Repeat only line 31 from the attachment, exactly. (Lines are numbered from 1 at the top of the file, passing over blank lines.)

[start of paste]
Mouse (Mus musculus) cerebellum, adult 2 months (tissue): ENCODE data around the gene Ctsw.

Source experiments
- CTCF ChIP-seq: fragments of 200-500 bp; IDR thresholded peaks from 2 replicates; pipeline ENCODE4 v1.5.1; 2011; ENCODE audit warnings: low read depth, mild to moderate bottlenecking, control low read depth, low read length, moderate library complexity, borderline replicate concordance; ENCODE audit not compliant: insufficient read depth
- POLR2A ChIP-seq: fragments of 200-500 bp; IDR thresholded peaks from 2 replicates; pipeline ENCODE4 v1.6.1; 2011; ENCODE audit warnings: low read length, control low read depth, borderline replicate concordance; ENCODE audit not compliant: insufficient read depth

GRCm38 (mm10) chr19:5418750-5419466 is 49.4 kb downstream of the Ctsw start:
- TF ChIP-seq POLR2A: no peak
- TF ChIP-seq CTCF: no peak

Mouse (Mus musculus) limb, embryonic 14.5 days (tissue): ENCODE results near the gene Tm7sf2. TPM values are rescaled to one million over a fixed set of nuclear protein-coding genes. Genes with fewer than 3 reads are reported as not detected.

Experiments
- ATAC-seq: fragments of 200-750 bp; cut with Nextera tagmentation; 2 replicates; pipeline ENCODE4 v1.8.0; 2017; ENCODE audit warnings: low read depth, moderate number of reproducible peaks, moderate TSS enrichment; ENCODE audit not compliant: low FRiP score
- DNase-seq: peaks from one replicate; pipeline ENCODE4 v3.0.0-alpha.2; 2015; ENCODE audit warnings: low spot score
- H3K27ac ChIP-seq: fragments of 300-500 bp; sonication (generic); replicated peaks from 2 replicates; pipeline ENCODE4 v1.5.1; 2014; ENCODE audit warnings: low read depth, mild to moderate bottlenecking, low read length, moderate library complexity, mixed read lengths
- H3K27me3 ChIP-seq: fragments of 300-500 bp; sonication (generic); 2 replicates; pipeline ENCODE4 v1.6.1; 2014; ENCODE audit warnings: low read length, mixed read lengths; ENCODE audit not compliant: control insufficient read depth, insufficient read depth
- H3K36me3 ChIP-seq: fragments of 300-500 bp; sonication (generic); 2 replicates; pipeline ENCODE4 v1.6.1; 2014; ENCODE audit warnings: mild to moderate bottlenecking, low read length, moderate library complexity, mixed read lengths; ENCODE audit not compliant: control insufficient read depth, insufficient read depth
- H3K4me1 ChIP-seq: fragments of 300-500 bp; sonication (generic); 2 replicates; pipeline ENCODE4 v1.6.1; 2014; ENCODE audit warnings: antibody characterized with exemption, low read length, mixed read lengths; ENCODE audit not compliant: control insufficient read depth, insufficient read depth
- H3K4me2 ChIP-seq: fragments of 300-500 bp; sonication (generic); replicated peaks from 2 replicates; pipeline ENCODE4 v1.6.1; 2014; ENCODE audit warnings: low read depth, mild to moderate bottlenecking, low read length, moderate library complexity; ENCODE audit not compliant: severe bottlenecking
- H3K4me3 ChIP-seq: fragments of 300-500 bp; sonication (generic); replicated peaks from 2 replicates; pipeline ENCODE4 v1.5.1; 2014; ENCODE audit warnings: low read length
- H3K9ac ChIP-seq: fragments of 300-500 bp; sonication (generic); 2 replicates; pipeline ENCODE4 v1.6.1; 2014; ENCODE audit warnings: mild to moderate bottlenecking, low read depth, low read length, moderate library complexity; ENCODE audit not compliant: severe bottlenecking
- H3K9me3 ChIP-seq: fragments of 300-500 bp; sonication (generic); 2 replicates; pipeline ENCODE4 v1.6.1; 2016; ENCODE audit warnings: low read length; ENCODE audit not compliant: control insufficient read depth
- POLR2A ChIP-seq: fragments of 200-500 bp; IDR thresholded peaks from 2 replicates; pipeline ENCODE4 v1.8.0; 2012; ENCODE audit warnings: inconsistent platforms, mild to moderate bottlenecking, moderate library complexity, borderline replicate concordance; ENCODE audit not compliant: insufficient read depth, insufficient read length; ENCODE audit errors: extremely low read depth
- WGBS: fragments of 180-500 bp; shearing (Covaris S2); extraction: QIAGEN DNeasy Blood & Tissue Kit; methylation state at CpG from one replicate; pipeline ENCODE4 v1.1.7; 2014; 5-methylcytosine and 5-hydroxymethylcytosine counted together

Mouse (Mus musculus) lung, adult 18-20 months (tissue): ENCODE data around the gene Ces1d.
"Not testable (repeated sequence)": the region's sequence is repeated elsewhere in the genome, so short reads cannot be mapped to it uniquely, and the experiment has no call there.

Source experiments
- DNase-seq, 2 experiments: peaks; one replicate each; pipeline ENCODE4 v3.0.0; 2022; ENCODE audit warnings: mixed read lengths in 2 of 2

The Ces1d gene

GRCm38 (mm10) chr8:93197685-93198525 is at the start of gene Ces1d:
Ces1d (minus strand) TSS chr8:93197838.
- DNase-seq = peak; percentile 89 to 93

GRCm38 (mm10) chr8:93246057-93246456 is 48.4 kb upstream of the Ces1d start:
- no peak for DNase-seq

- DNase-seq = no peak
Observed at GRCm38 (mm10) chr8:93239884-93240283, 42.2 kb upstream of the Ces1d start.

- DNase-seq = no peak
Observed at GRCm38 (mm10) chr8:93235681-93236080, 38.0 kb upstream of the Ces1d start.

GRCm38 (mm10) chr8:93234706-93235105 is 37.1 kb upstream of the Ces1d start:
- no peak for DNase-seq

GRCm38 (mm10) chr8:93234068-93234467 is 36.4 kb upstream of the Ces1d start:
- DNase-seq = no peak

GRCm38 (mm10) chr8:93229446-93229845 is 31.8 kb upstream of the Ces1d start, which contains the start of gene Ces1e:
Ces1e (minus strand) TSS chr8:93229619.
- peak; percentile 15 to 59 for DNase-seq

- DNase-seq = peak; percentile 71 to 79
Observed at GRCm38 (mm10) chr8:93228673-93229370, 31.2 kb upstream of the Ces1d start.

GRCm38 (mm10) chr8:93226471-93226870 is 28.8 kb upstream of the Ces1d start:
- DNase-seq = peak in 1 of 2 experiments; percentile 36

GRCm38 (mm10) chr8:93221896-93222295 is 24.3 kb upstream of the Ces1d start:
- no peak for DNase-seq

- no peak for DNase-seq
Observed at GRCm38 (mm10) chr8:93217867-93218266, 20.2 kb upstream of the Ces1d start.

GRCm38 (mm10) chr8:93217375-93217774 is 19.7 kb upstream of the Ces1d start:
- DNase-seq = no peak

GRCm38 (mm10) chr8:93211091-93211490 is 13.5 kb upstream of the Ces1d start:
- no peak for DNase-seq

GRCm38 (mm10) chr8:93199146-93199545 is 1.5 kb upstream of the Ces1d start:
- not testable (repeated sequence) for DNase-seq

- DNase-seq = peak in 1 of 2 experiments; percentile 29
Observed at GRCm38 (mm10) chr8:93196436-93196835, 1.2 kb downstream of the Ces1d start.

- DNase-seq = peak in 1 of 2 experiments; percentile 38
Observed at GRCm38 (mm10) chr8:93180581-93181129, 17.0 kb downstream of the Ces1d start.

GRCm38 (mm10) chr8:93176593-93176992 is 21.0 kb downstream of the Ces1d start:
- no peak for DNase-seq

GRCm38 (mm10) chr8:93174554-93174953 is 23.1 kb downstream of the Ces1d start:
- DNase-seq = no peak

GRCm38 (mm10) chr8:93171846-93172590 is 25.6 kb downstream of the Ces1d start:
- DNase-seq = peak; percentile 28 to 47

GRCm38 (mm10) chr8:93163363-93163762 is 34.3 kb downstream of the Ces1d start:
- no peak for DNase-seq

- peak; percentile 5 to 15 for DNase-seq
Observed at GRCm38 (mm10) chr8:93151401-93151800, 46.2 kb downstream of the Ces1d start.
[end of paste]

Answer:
- no peak for DNase-seq